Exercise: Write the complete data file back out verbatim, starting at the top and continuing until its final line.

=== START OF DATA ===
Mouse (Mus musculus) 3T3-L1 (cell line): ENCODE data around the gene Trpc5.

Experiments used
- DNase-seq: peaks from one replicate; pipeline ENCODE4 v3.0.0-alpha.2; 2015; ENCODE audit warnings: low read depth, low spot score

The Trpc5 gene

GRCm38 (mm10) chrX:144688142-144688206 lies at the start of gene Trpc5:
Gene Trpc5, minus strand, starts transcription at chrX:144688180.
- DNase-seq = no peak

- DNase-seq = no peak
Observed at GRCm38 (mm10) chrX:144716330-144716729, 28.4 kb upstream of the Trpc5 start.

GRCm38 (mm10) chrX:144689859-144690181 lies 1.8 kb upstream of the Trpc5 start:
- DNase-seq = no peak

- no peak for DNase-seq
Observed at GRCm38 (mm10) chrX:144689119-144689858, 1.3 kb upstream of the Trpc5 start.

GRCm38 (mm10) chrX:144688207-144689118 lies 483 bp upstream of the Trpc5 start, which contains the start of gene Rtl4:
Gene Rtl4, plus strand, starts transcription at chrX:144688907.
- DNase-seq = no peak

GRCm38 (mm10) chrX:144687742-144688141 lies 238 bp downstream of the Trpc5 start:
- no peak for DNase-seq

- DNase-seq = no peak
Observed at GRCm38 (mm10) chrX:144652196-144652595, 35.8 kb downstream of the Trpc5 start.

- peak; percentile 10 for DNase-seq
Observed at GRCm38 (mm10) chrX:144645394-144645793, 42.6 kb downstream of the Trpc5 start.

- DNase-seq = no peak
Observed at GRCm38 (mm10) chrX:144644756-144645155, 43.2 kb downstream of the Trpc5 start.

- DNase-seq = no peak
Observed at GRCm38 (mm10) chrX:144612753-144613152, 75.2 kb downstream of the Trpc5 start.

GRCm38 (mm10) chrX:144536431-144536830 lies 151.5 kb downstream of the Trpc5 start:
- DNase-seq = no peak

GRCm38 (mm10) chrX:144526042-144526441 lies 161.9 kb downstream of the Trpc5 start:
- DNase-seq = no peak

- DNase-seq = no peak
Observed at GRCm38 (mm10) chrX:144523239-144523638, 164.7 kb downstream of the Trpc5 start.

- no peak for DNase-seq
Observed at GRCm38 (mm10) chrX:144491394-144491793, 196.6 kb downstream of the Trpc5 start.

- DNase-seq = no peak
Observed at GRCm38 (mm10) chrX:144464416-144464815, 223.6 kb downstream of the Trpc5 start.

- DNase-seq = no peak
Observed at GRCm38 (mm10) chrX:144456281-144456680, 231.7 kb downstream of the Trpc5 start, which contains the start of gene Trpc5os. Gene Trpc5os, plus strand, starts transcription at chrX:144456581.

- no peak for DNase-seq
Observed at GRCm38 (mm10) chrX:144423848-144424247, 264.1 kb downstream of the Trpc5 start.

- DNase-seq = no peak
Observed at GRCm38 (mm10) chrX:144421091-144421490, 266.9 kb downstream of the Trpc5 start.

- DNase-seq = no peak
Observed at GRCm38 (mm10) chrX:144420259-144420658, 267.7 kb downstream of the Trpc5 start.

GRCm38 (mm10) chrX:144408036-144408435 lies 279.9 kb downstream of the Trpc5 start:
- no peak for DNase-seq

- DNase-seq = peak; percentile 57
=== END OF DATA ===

Mouse (Mus musculus) 3T3-L1 (cell line): ENCODE data around the gene Trpc5.

Experiments used
- DNase-seq: peaks from one replicate; pipeline ENCODE4 v3.0.0-alpha.2; 2015; ENCODE audit warnings: low read depth, low spot score

The Trpc5 gene

GRCm38 (mm10) chrX:144688142-144688206 lies at the start of gene Trpc5:
Gene Trpc5, minus strand, starts transcription at chrX:144688180.
- DNase-seq = no peak

- DNase-seq = no peak
Observed at GRCm38 (mm10) chrX:144716330-144716729, 28.4 kb upstream of the Trpc5 start.

GRCm38 (mm10) chrX:144689859-144690181 lies 1.8 kb upstream of the Trpc5 start:
- DNase-seq = no peak

- no peak for DNase-seq
Observed at GRCm38 (mm10) chrX:144689119-144689858, 1.3 kb upstream of the Trpc5 start.

GRCm38 (mm10) chrX:144688207-144689118 lies 483 bp upstream of the Trpc5 start, which contains the start of gene Rtl4:
Gene Rtl4, plus strand, starts transcription at chrX:144688907.
- DNase-seq = no peak

GRCm38 (mm10) chrX:144687742-144688141 lies 238 bp downstream of the Trpc5 start:
- no peak for DNase-seq

- DNase-seq = no peak
Observed at GRCm38 (mm10) chrX:144652196-144652595, 35.8 kb downstream of the Trpc5 start.

- peak; percentile 10 for DNase-seq
Observed at GRCm38 (mm10) chrX:144645394-144645793, 42.6 kb downstream of the Trpc5 start.

- DNase-seq = no peak
Observed at GRCm38 (mm10) chrX:144644756-144645155, 43.2 kb downstream of the Trpc5 start.

- DNase-seq = no peak
Observed at GRCm38 (mm10) chrX:144612753-144613152, 75.2 kb downstream of the Trpc5 start.

GRCm38 (mm10) chrX:144536431-144536830 lies 151.5 kb downstream of the Trpc5 start:
- DNase-seq = no peak

GRCm38 (mm10) chrX:144526042-144526441 lies 161.9 kb downstream of the Trpc5 start:
- DNase-seq = no peak

- DNase-seq = no peak
Observed at GRCm38 (mm10) chrX:144523239-144523638, 164.7 kb downstream of the Trpc5 start.

- no peak for DNase-seq
Observed at GRCm38 (mm10) chrX:144491394-144491793, 196.6 kb downstream of the Trpc5 start.

- DNase-seq = no peak
Observed at GRCm38 (mm10) chrX:144464416-144464815, 223.6 kb downstream of the Trpc5 start.

- DNase-seq = no peak
Observed at GRCm38 (mm10) chrX:144456281-144456680, 231.7 kb downstream of the Trpc5 start, which contains the start of gene Trpc5os. Gene Trpc5os, plus strand, starts transcription at chrX:144456581.

- no peak for DNase-seq
Observed at GRCm38 (mm10) chrX:144423848-144424247, 264.1 kb downstream of the Trpc5 start.

- DNase-seq = no peak
Observed at GRCm38 (mm10) chrX:144421091-144421490, 266.9 kb downstream of the Trpc5 start.

- DNase-seq = no peak
Observed at GRCm38 (mm10) chrX:144420259-144420658, 267.7 kb downstream of the Trpc5 start.

GRCm38 (mm10) chrX:144408036-144408435 lies 279.9 kb downstream of the Trpc5 start:
- no peak for DNase-seq

- DNase-seq = peak; percentile 57